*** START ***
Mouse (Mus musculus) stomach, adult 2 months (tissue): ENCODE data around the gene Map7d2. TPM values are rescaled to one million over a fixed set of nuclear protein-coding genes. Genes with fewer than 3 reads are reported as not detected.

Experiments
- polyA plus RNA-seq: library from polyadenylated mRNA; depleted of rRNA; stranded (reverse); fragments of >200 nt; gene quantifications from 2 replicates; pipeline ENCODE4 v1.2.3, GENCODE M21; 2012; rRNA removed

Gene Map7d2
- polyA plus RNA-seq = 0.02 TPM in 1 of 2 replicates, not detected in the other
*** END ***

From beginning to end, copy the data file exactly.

Mouse (Mus musculus) stomach, adult 2 months (tissue): ENCODE data around the gene Map7d2. TPM values are rescaled to one million over a fixed set of nuclear protein-coding genes. Genes with fewer than 3 reads are reported as not detected.

Experiments
- polyA plus RNA-seq: library from polyadenylated mRNA; depleted of rRNA; stranded (reverse); fragments of >200 nt; gene quantifications from 2 replicates; pipeline ENCODE4 v1.2.3, GENCODE M21; 2012; rRNA removed

Gene Map7d2
- polyA plus RNA-seq = 0.02 TPM in 1 of 2 replicates, not detected in the other